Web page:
Best known so far about Afghanistan is the presence of U.S.military and the International Security Assistance Force to the UN Security, under the command of the Atlantic Treaty Organization (NATO).
Although it is also known that Islamic rebel forces defending the independence and national sovereignty and whose main objective, according to its leaders, is to annihilate the foreign occupiers, who invaded this Central Asian territory in October 2001.
For more than 11 years, only talks and reports about operations, offensives, fighting, suicide car bombs, suicide attacks and bombings against civilians, especially in rural areas of production, are the order of the day.
This makes sense, but the international media agencies are not interested in disclosing information about the existence of a large item or fourth segment inhabiting the country, which is under threat of disappearing due to lack of minimal resources for combat the local daily hunger.
Hence, the UN Undersecretary-general for Humanitarian Affairs, Valerie Amos, alerts on the vast needs facing the people and urged the international community to contribute a greater financial commitment to address the needs of Afghanis.
We must continue to mobilize resources to help those who are in dire need, said Mrs. Amos at a press conference, who returned to New York after a 3-week diplomatic round-up by the Central Asian Islamic nation, saying there are millions of people affected by the conflict and natural disasters.
Most of these refugees, some 5 million, settled down in the neighboring Islamic nations of Iran and Pakistan, but others tried to rebuild their lives in reception camps spread across the Afghan territory without official support; with great difficulty and little help from the international community.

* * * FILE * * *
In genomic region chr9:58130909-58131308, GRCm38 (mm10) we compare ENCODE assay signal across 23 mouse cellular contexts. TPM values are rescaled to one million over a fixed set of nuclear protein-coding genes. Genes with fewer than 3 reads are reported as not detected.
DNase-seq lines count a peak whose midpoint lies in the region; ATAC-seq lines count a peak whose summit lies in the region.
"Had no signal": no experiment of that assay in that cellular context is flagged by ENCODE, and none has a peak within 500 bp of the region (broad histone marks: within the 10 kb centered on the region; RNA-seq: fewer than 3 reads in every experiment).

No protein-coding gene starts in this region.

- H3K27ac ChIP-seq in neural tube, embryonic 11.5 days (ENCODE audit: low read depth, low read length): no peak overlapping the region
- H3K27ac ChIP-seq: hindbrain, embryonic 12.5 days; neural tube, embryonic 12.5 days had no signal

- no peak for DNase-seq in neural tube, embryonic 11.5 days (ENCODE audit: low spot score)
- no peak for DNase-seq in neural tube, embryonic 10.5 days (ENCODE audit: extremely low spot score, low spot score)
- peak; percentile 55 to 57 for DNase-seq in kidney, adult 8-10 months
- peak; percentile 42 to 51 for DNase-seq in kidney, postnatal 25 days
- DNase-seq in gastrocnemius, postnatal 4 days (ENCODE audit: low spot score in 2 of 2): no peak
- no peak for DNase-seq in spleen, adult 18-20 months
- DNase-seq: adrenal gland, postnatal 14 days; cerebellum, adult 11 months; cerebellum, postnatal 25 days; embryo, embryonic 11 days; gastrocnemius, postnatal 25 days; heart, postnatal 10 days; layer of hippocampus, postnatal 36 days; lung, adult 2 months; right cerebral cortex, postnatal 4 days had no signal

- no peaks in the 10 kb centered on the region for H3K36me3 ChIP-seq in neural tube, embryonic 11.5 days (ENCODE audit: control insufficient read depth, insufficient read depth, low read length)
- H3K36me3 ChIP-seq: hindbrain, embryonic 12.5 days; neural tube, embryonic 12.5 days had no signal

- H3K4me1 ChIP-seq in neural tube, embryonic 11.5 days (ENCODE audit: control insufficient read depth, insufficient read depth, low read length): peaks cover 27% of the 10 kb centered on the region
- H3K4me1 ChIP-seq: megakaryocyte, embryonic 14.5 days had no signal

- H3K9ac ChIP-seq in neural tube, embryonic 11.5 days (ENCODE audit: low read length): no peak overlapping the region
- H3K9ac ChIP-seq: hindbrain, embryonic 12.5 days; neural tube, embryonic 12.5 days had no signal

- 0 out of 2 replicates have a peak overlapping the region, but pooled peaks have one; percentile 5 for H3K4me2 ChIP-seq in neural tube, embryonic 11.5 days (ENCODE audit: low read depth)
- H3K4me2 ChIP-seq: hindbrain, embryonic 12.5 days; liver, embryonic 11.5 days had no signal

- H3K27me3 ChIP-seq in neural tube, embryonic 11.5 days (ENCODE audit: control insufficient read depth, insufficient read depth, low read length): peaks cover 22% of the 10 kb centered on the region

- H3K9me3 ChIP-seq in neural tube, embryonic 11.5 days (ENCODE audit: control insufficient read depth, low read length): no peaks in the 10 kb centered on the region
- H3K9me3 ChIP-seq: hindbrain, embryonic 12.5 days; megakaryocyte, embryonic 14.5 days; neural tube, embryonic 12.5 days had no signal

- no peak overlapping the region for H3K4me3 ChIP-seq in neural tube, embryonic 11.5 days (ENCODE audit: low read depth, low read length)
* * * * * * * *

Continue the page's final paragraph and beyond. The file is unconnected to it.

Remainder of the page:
Amos brought up the situation faced by women in general in the Asian country, a place with high mortality rates --one of the largest on the planet--, as well as extreme poverty and great difficulties in accessing health and education.
She mentioned the necessity of the investment in human development and delivery of vital services such as housing, primary education and health by the international community.
The UN estimates that $437 million is urgently needed this year to provide humanitarian assistance in Afghanistan, but the official said that only 27% of these funds have been raised so far.
This helplessness prevails despite the billions of dollars of international economic aid received by Afghan authorities since 2002, a nation which remains with one of the world lowest development indicators.
This is facilitated by the escalation of the conflict spread to various parts of the country previously considered relatively peaceful, where 3 thousand and 21 civilians were killed last year compared to 2 thousand 790 in 2010, according to statistics from the UN mission in Afghanistan.
A large percentage of these deaths is due to indiscriminate aerial bombardment, night operations and massacres perpetrated by the U.S.and NATO.
This serious crisis is exacerbated by the continuation of more than 130,000 soldiers from 40 states grouped in the International Security Assistance Force Security, sent by the UN under the command of NATO.
For this reason, Afghanistan remains as the 5th poorest country in the world, according to UNDP, with widespread corruption as a spearhead that chokes this nation’s social development.
Added to this is that access to clean water, electricity and medical care is an illusion by which half of its 30 million population lives badly below the poverty line.
Only 10% of those living in big cities have electricity and 5% of the rural population only reaches a life expectancy of 46 years old.
Moreover, the rate of economic growth forecast is 4% for this year, from which more than half comes from drug trafficking and the rest comes from international aid provided to the administration of Kabul. Comments (0)